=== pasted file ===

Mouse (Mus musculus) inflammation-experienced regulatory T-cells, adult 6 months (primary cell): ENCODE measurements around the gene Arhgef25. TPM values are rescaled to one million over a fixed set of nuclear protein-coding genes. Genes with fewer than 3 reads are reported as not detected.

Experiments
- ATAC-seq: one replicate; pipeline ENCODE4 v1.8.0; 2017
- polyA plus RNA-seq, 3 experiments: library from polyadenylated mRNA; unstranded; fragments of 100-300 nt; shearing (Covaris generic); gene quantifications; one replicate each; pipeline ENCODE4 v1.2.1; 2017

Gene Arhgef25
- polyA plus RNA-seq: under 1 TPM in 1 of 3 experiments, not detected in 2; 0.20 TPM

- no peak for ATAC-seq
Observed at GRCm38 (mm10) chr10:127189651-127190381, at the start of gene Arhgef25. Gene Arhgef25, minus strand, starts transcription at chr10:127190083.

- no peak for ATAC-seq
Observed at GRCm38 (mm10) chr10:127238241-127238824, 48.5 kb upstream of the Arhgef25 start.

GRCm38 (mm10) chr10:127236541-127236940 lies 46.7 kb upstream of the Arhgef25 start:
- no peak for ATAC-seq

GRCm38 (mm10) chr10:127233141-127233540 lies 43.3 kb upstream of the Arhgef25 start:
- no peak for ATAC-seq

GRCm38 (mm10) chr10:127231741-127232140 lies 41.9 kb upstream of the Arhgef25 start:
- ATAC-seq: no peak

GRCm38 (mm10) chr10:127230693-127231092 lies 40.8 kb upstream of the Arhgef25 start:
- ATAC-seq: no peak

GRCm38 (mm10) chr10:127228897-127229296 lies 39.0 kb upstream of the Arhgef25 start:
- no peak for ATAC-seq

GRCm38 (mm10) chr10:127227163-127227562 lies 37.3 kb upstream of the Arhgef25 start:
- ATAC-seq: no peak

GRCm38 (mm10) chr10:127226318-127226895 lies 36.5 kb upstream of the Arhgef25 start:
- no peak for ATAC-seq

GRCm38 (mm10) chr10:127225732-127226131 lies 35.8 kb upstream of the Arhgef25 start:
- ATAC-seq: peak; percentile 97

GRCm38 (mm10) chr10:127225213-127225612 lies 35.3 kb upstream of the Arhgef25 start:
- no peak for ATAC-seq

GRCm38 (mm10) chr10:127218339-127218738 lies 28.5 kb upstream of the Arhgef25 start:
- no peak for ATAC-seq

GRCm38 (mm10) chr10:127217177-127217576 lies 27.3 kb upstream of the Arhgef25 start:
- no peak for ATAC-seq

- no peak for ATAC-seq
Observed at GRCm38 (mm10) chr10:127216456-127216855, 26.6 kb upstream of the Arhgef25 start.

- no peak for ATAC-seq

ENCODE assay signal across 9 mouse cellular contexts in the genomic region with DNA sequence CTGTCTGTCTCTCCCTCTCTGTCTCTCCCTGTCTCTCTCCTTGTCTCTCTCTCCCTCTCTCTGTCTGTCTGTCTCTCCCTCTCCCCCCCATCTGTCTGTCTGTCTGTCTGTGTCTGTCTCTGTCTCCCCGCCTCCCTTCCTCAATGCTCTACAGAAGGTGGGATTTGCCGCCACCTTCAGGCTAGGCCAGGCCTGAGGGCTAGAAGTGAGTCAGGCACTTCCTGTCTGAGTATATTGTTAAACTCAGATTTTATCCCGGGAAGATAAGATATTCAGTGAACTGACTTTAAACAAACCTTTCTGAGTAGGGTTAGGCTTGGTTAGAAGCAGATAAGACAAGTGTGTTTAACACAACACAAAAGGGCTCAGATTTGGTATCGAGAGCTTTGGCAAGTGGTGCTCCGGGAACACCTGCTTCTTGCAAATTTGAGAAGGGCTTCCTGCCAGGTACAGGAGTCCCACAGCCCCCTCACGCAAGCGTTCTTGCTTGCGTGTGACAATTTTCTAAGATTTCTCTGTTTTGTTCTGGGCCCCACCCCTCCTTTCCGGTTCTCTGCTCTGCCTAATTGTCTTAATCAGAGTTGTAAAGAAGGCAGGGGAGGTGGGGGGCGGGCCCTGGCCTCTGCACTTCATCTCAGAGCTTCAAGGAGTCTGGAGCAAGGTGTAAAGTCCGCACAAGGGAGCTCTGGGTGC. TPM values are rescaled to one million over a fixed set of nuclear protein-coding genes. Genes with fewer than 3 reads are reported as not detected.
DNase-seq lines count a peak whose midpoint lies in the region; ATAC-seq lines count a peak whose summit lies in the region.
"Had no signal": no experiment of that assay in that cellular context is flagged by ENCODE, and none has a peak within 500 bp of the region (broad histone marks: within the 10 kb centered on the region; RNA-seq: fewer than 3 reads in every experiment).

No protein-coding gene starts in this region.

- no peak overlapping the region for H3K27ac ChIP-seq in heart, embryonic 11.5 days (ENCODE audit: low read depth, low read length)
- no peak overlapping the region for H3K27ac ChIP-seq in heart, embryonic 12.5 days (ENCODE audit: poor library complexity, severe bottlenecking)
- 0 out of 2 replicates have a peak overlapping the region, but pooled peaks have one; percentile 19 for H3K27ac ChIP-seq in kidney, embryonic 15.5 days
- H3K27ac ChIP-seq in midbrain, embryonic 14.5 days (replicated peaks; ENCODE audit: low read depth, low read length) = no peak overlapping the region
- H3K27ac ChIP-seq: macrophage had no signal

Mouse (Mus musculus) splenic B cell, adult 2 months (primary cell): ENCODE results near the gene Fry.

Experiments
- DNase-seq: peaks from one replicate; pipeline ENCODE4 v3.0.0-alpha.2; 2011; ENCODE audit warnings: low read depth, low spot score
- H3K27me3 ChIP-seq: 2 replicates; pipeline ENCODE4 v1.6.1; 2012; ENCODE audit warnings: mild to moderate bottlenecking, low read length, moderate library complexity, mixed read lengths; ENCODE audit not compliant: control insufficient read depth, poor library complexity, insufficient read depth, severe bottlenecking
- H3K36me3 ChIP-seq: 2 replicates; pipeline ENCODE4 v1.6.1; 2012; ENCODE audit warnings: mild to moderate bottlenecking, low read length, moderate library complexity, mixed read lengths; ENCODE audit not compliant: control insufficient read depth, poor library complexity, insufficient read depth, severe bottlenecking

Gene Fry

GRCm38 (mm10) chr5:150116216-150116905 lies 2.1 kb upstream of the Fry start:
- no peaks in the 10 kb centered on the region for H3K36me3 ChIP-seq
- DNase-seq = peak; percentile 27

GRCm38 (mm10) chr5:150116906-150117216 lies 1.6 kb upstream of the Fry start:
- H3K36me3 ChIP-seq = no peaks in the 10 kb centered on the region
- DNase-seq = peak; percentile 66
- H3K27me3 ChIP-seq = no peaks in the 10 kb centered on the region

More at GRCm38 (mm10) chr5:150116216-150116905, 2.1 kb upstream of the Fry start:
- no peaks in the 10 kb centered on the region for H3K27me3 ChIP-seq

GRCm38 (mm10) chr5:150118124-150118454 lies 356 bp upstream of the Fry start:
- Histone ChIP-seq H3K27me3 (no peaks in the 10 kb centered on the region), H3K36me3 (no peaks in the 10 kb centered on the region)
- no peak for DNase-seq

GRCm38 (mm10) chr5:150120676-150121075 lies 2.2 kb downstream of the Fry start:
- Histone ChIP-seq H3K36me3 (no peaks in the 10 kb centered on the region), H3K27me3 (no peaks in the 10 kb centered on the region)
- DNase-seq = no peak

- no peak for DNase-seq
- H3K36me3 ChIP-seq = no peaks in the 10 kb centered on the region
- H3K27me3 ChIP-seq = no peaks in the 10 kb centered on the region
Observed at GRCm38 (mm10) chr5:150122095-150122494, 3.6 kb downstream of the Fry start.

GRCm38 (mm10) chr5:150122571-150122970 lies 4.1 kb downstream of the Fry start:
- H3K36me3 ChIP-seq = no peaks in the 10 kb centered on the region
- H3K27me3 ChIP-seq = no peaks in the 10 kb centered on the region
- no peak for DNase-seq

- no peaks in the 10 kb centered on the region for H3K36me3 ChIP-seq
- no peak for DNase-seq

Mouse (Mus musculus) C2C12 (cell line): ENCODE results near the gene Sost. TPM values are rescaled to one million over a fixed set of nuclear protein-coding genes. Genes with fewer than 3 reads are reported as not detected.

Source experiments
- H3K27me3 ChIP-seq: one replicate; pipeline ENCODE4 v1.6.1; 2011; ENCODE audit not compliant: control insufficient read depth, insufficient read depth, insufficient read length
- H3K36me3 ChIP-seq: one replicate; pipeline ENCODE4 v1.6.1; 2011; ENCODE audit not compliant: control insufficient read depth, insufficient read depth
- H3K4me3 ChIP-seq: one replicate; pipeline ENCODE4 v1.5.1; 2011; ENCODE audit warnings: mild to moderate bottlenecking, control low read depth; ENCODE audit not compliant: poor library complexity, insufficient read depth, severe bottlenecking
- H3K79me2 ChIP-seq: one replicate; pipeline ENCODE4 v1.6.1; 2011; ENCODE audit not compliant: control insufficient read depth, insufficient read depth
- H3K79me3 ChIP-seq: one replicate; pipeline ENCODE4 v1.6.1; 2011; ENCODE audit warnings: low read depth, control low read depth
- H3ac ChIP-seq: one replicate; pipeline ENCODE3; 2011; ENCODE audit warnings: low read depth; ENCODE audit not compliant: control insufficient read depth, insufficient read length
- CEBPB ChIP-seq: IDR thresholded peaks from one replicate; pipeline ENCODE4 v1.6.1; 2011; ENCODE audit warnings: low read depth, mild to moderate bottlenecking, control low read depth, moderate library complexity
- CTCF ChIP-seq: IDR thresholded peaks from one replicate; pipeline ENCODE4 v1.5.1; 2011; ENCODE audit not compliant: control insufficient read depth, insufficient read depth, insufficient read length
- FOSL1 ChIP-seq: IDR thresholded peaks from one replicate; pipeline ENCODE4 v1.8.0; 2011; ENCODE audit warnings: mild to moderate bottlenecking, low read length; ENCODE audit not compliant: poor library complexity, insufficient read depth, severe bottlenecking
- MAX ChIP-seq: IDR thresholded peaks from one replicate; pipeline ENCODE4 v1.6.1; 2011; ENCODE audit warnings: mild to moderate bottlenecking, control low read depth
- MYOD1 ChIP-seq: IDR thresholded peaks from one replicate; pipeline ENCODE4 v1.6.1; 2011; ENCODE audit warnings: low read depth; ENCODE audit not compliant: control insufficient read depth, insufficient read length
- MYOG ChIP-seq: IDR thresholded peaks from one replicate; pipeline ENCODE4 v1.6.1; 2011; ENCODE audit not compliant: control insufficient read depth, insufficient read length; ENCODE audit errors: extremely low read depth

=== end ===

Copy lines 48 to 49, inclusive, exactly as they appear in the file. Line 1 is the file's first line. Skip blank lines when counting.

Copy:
- H3K27me3 ChIP-seq: 2 replicates; pipeline ENCODE4 v1.6.1; 2012; ENCODE audit warnings: mild to moderate bottlenecking, low read length, moderate library complexity, mixed read lengths; ENCODE audit not compliant: control insufficient read depth, poor library complexity, insufficient read depth, severe bottlenecking
- H3K36me3 ChIP-seq: 2 replicates; pipeline ENCODE4 v1.6.1; 2012; ENCODE audit warnings: mild to moderate bottlenecking, low read length, moderate library complexity, mixed read lengths; ENCODE audit not compliant: control insufficient read depth, poor library complexity, insufficient read depth, severe bottlenecking